Remember, the Colonial ladies were used to buying much of their cloth from the stores in Boston and the like.  But, when British goods were boycotted the women relearned the skills necessary to spin and weave their own cloth.  They wore homespun linen (from flax) and wool for the most part.  Print fabric was rare.  Striped fabric was a bit less rare.  But mostly they wore solid colors that they could dye themselves, blue, brown, etc.
Ladies Revolutionary War Era Clothing     What we’ll address today is “undress.”  This is the term they used for everyday work clothes.  Keep in mind that I am hardly an expert on the clothing of the 18th century and there are great sites to further your knowledge if you’re interested. 
      We’ll start with the shift.  This was the “under-est” piece of a ladies attire.  It was likely made from linen and it was a simple one-piece garment that ladies slept in and then put other pieces over in the morning.  Ladies generally had two shifts.  They would actually bathe in their shift, washing it along with themselves.  Then they would hang that shift to dry and switch to their clean one – probably for Sunday meeting.
      Pockets attached to a belt were tied on next.
      Next came stays if she wore them.  These were not to cinch in the waistline as much as to give back support. 
      Over the shift went petticoats – we would likely call them skirts.  The number of petticoats was determined by the weather.  The petticoats again tied on and left room for expansion when pregnant.  Also, slits in the sides allowed our lady to reach into her pockets.
      A “cape” or neckerchief was worn around the neck.  This was more like a large scarf tied in front.  This was worn for modesty and to protect against sunburn.
      Over the petticoats went the gown or a short-gown (like a shirt).  Some gowns were open in the front, showing off the petticoats beneath.
      All these clothes were tied on either with sashes like on an apron or with laces.  There were no buttons or zippers.  Some women held their jackets or gowns closed with straight pins. 
      Aprons might be worn as well, to protect the skirt and served for carrying, as a towel or a hotpad.
      In addition, women wore woolen stockings and shoes. They wore mopcaps, white caps that covered their hair and kept it “clean” – sometimes these were lacy and sometimes very plain.  On top of the mop caps, ladies sometimes wore silk or straw bonnets.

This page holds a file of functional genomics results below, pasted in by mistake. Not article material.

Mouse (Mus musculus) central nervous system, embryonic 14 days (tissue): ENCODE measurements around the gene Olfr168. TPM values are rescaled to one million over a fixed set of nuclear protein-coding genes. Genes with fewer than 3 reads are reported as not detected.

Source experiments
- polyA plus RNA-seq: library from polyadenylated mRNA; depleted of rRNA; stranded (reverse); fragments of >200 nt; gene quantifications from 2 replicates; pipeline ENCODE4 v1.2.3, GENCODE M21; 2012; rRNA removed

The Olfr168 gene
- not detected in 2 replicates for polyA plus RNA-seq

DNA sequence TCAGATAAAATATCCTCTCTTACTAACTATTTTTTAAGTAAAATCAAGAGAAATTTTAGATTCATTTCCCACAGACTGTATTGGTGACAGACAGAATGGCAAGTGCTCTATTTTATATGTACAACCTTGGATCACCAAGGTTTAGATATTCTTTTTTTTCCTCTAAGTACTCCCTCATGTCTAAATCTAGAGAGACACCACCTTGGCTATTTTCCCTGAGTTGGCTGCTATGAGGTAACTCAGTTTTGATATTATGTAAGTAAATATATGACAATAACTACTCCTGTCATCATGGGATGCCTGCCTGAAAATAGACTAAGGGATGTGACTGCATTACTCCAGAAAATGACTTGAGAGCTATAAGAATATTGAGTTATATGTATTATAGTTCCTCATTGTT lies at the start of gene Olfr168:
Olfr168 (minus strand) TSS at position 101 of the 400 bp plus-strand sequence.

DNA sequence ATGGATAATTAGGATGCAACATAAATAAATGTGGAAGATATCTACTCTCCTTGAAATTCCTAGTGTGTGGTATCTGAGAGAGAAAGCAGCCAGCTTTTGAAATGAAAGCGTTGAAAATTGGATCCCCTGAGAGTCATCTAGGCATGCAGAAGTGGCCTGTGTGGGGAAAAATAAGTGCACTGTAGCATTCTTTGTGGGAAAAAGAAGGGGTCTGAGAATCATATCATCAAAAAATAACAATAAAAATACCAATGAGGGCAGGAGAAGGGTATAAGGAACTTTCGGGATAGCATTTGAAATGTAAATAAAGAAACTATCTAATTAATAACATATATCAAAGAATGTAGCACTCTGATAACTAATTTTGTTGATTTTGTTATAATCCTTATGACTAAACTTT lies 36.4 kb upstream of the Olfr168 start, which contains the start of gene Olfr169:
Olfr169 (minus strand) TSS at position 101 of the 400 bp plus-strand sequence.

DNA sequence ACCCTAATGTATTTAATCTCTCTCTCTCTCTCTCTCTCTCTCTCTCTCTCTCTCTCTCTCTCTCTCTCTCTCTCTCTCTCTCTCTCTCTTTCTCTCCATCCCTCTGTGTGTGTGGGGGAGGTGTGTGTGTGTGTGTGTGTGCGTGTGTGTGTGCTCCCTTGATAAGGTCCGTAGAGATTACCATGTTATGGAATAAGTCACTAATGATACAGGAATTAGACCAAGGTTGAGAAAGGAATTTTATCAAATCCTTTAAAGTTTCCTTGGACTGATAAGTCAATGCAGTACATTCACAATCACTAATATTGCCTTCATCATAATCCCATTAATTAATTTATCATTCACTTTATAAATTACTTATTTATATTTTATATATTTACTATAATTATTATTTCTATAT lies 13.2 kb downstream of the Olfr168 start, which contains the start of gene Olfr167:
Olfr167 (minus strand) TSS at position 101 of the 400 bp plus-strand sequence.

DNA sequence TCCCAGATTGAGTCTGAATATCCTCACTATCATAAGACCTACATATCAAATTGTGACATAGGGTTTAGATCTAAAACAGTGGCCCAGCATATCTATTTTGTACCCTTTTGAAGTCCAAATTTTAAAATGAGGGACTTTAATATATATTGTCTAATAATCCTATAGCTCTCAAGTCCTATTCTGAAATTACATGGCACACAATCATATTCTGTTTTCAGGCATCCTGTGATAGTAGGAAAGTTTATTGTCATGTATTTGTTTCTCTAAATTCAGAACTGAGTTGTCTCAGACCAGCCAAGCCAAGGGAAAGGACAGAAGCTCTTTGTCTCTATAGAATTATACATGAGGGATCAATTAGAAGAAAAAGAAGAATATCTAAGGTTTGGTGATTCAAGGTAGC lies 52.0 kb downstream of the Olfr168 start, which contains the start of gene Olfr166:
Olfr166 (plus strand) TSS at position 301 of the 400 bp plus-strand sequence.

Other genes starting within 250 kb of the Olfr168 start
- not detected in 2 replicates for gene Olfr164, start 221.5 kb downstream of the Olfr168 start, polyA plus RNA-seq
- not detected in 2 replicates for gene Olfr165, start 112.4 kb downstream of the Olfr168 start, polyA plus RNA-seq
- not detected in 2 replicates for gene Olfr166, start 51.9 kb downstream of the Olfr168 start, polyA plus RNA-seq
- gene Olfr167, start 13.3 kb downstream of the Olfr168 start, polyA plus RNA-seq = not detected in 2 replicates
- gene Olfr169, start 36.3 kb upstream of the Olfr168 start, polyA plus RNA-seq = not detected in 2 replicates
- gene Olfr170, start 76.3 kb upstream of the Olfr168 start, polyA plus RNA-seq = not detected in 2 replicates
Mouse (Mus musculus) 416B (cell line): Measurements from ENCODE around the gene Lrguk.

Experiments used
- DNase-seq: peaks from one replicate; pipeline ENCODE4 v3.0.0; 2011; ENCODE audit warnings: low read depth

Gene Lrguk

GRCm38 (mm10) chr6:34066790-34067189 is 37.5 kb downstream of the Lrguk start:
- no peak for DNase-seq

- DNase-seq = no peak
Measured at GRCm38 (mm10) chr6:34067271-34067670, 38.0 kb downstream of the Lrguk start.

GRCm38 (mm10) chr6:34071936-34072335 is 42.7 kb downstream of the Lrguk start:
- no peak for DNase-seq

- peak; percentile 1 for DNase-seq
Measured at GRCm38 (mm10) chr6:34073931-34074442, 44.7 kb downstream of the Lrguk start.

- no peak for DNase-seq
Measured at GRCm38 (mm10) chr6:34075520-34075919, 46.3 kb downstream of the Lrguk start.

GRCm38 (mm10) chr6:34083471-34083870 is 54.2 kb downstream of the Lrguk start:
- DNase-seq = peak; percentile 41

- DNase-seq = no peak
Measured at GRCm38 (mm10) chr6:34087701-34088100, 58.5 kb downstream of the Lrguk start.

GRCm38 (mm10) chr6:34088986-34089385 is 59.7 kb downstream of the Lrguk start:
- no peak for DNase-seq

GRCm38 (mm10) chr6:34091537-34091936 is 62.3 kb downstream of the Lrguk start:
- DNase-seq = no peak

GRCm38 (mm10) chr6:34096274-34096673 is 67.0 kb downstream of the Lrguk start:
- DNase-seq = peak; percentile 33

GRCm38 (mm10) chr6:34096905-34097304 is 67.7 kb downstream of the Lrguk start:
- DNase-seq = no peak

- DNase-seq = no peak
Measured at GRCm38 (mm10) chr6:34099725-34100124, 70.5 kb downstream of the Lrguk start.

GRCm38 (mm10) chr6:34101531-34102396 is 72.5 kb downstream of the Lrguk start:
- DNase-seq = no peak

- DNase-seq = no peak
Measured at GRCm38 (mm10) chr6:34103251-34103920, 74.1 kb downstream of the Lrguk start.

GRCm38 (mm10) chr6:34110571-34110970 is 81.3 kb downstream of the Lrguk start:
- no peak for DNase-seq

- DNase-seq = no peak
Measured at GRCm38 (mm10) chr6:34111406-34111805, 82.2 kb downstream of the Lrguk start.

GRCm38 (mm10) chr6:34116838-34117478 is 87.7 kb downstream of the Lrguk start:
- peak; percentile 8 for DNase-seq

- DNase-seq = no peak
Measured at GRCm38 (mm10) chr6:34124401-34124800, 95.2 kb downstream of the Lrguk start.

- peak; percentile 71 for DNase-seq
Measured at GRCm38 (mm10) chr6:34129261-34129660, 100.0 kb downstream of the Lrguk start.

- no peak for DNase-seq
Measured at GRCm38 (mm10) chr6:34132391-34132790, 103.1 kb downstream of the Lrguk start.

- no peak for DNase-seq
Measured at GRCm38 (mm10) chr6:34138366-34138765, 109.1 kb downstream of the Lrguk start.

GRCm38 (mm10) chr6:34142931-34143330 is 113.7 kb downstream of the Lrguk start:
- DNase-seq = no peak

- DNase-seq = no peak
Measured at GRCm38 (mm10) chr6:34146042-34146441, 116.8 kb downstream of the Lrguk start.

If you have time, here’s a wonderful video that shows our Colonial lady puts on her layers of clothes.  It is followed by dressing her husband.

 

Preparing the way for us

Because, sometimes, others say it better than I ever could.

I am reading a book, written in 1868, giving the history of Lexington from it’s very beginnings.  Just prior to this passage, Hudson was describing the way the Puritans handled strangers that came to town with no means of support.  This, I thought, was both poetic and so very relevant, even now.

"We may smile at the follies of the past, and think our fathers inhuman and illiterate, but we should remember the spirit of the age; and, when we compare them with the mass of the people at that time on the Eastern continent, we shall find them in advance of the age in which they lived; and I fear that if they were compared with the present generation, and all things taken into the account, we should find no great cause for self-exaltation. 

If we should point to our public charities, as evidence of our moral advance, I fear they might safely confront us with their patient industry, their prudent economy, and strict integrity.  If we should change them with being too strict in the observance of religious rites, they might with equal justice charge us with being too lax; if they believed too much, we believe too little; if they were to rigid, we are too pliant; if they were inclined to ascribe ordinary events to the imeediate hand of God, many at the present day are inclined to ascribe all events to the laws of brute matter, and thereby exclude god from the universe.  If they had their ghosts and hobgoblins, we have our spiritual rappings; and if they had those among them who held intercourse with familiar spirits who would lie and deceive, we have mediums who hold communication with spirits in the "lower circles," who play "tricks upon travelers," and sport with the credulity of the people.

Our faults and infirmities may assume different forms from those of our forefathers, but for downright folly and extravagance, for the neglect of privileges and opportunities, I fear that in the eye of Infinite Wisdom we shall appear nearly on a level with them.  They were imperfect, and we lack perfection.  Appetites and passions, lusts for wealth and dominion, exist in every age.  Our forefathers were not free from them. . .

But comparisons being generally odious and unprofitable, true wisdom requires us to improve the present, rather than censure the past; and if we have arisen above the follies of our fathers, it is because they, as pioneers, prepared the way for us, and so enabled us to stand on vantage ground."

 

HISTORY OF THE TOWN OF LEXINGTON, MIDDLESEX COUNTY, FROM ITS FIRST SETTLEMENT TO 1868.  by Charles Hudson